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Who Owns Your Car When You File Bankruptcy in Texas?

 Posted on February 15, 2024 in Bankruptcy

New Braunfels bankruptcy lawyerWhen facing financial hardship, many people consider filing for bankruptcy to eliminate overwhelming debts and get a fresh start. However, this raises an important question regarding valuable assets like cars and motorcycles. For example, who owns the vehicle if you file for bankruptcy? A Texas bankruptcy lawyer can help break down the complex legal ownership rights to your car when navigating the steps.

What is the Difference Between Chapter 7 and Chapter 13 Bankruptcy?

To understand vehicle ownership in bankruptcy, you must first comprehend the contrast between the two most common bankruptcy filings, Chapters 7 and 13. Chapter 7 bankruptcy involves liquidating your non-exempt assets to eliminate all eligible debt. This provides a quick discharge, but assets may be surrendered to creditors. Conversely, Chapter 13 bankruptcy proposes a 3-5-year debt repayment plan to repay creditors with future earnings over time.

Texas Bankruptcy Exemptions on Cars

Texas features state and federal exemptions allowing you to protect qualifying property, like homesteads, cash, and vehicles, from liquidation in bankruptcy. One exemption is the full protection of up to $30,000 equity value of one car per person in a Chapter 7 filing. Texas also offers a “super exemption” under Chapter 13, which can fully exempt all car value regardless of the number owned or equity if they qualify as “tools of the trade.”

Vehicle Liens Impact Ownership Rights

Importantly, if there is outstanding debt owed against the vehicle’s value through a car loan or lien, those creditors maintain an ownership interest tied to potential proceeds. For instance, if you own a car worth $15,000 but still owe $10,000 to the financing bank, they have priority rights to recoup that $10,000 loan balance even if you file for bankruptcy. So, in practice, you may only have an exempt ownership interest in the leftover equity difference, which is $5,000 in this example.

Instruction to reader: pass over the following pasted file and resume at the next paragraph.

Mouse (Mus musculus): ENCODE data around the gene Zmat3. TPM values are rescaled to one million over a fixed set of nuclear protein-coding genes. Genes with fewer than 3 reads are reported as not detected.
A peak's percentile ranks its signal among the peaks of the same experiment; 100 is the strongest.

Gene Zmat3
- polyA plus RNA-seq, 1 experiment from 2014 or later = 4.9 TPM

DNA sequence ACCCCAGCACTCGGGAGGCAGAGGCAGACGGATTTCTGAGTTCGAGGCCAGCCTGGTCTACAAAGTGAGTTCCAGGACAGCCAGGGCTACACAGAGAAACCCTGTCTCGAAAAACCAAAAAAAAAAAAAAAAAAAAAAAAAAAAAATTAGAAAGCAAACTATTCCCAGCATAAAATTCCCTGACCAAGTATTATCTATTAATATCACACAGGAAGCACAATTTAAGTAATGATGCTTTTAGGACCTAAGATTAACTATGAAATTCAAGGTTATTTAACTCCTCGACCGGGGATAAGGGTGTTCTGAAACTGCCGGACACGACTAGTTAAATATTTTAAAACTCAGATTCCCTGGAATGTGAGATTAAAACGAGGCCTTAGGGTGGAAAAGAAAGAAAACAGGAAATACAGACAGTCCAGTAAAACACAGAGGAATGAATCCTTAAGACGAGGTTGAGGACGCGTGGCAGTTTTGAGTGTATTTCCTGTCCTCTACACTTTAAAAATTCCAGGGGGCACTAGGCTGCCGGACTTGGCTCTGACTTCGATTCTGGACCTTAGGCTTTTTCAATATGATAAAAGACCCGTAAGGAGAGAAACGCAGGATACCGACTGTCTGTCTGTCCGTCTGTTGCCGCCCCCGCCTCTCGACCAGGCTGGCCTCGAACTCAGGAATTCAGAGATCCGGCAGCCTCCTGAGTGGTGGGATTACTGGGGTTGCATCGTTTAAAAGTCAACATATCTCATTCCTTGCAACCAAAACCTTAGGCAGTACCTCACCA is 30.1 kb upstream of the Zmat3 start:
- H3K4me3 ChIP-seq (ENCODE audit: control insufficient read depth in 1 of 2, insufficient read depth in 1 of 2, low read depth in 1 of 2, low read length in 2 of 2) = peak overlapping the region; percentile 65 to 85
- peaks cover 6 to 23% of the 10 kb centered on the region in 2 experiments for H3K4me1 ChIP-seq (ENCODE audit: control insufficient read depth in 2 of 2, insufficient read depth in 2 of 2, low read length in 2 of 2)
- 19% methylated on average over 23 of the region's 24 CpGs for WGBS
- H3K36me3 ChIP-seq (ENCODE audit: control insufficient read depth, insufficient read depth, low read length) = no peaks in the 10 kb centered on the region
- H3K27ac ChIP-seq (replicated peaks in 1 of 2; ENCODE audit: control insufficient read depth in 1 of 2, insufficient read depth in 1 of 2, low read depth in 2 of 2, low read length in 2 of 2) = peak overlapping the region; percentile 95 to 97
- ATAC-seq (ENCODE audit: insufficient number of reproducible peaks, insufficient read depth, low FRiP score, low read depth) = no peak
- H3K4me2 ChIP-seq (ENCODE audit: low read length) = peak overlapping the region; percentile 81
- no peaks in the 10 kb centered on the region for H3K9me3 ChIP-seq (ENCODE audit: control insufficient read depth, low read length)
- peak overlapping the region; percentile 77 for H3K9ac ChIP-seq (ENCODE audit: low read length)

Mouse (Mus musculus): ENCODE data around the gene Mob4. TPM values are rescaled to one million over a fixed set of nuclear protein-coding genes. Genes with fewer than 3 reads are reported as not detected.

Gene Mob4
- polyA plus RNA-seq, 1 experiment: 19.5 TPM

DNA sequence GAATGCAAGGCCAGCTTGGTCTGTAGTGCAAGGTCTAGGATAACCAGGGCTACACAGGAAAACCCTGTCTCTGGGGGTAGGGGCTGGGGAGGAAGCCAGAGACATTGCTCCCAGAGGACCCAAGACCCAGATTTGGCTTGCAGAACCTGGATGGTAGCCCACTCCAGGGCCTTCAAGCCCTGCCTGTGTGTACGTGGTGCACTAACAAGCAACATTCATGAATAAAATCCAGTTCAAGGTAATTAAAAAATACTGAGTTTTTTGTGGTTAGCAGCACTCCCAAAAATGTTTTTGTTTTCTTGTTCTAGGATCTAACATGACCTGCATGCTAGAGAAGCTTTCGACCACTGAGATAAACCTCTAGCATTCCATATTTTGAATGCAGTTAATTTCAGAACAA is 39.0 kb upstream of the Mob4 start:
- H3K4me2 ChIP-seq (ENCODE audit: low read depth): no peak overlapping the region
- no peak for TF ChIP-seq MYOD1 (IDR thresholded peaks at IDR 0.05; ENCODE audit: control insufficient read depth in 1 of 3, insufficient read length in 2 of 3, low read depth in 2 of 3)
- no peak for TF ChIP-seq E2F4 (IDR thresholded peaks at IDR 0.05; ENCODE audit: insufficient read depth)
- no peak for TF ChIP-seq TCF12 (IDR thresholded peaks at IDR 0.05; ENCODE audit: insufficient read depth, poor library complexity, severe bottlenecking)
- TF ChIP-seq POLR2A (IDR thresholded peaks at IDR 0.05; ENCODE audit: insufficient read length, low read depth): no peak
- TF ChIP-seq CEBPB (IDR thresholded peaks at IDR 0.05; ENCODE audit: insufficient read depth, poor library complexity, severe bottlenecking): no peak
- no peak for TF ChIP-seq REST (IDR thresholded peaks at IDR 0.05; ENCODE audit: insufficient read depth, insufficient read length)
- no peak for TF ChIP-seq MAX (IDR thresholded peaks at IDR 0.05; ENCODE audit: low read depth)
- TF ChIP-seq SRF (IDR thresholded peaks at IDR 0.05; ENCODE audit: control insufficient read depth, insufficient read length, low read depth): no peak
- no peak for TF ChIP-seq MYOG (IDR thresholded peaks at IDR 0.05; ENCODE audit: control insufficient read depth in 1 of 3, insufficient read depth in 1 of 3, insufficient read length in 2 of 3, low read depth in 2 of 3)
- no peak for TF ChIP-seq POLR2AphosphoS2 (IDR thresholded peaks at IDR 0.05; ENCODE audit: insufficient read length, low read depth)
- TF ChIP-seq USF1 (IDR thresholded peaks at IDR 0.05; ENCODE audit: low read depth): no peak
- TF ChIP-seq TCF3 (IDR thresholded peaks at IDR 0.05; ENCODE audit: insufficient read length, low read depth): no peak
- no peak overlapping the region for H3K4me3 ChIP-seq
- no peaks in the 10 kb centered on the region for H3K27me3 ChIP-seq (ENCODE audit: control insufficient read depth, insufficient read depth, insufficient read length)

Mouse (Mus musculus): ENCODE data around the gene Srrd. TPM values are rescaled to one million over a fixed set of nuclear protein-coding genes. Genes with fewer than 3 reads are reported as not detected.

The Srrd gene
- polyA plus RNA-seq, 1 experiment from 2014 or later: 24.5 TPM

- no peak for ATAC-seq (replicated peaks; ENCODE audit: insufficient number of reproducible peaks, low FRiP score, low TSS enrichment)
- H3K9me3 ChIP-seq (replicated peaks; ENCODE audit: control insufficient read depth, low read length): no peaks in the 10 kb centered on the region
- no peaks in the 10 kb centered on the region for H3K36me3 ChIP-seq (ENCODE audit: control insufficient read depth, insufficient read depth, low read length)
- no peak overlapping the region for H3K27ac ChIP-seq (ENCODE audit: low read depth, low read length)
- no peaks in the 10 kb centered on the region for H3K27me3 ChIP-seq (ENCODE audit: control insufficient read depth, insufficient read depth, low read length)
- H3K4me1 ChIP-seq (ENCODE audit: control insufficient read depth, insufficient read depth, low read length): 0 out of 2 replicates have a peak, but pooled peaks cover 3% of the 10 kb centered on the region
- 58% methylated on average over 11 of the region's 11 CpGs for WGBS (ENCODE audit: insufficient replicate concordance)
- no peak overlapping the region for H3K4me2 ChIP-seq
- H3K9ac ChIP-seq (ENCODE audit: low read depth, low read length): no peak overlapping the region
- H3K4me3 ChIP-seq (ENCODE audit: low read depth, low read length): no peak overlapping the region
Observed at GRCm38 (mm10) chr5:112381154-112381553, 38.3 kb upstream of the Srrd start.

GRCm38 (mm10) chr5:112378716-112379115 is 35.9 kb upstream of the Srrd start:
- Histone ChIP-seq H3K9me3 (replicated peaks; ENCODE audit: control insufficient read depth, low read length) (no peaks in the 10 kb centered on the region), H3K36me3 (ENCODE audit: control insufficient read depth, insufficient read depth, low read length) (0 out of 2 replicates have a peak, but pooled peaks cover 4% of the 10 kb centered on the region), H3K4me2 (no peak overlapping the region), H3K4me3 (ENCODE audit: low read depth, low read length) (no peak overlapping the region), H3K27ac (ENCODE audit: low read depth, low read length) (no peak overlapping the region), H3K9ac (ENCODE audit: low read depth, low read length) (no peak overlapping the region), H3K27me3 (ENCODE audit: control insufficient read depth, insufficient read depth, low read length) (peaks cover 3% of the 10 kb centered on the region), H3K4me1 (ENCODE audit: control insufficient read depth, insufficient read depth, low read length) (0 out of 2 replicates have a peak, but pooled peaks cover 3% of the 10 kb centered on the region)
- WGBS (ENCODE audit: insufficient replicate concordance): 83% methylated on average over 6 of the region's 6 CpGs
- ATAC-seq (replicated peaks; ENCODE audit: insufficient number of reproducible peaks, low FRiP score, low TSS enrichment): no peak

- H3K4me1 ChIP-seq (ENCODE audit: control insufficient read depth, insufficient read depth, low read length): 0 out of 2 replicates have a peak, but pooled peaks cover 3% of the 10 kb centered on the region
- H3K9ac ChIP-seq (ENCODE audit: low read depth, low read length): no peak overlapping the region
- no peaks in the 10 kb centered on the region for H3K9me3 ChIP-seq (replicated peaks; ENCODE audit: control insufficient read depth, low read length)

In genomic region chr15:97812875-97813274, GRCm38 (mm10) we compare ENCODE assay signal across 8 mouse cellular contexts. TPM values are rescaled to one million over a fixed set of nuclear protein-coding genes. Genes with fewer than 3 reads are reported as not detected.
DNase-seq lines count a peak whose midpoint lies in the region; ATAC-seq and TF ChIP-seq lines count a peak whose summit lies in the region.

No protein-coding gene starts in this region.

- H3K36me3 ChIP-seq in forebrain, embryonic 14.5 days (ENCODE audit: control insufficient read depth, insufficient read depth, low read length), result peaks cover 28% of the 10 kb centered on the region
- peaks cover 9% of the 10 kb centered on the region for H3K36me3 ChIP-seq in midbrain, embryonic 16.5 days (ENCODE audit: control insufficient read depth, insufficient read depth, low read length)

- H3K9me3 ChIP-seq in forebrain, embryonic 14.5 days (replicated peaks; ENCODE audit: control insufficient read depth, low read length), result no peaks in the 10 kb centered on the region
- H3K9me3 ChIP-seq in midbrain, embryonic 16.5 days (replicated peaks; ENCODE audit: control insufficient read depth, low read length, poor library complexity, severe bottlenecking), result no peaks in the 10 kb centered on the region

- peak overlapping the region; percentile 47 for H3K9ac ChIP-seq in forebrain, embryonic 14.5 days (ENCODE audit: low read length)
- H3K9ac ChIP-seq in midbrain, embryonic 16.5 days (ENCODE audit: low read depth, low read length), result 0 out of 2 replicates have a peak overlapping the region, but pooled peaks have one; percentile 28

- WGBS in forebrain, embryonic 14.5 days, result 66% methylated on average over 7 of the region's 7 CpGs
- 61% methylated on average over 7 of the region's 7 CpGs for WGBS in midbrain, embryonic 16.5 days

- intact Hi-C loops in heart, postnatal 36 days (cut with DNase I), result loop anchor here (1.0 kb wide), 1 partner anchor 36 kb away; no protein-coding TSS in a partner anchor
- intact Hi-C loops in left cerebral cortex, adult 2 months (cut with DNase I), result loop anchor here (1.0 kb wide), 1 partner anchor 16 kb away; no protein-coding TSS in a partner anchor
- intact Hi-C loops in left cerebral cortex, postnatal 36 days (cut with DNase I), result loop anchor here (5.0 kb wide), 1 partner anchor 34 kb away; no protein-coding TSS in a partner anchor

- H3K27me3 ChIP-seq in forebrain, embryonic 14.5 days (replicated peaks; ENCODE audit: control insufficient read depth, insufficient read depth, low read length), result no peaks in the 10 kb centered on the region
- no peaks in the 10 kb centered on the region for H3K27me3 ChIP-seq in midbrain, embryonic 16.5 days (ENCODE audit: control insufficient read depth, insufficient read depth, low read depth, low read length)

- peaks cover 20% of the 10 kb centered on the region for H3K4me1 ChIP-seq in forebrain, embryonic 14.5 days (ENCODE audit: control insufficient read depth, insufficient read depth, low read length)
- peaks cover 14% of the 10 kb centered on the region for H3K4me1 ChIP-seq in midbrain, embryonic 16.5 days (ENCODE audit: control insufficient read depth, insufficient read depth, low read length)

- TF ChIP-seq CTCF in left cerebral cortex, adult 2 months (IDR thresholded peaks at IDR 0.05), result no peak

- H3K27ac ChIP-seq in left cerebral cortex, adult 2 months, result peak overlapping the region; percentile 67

Surrendering Possessory Rights Versus Retaining the Car

When filing Chapter 7 bankruptcy in Texas, you have a choice whether to surrender the car back to creditors or keep possession by continuing to make timely payments. Surrendering the vehicle formally gives full ownership rights back to lienholders, typically the financing company. If not current on payments, they may then repossess the car. Conversely, by retaining possession and staying current on loan payments throughout bankruptcy, you uphold an exempt equity interest while creditors patiently wait to get repaid. This allows you to keep driving the car long-term.

How Chapter 13 Changes the Equation

Under a Chapter 13 bankruptcy, vehicles are always retained rather than surrendered because the core concept involves catching up on defaulted payments over time under the court-ordered repayment plan. As mentioned above, Texas’ unique “tool of the trade” exemption invites even more flexibility to retain 100% ownership over cars critical for your livelihood, no matter how much is still owed to lenders. However, completing Chapter 13 obligations without defaulting is required to uphold the exempt ownership stake.

Contact a New Braunfels, TX Bankruptcy Lawyer

Figuring out who legally owns a car when bankruptcy enters the picture can get complicated fast. But Texas does offer generous exemptions and alternatives tailored to protecting vehicle ownership rights while eliminating other debts. Understanding the core differences between Chapter 7 and Chapter 13 filings helps clarify the options. Working with a San Antonio, TX bankruptcy attorney at Law Offices of Chance M. McGhee who can assist during the process is beneficial. Call 210-342-3400 for a free consultation

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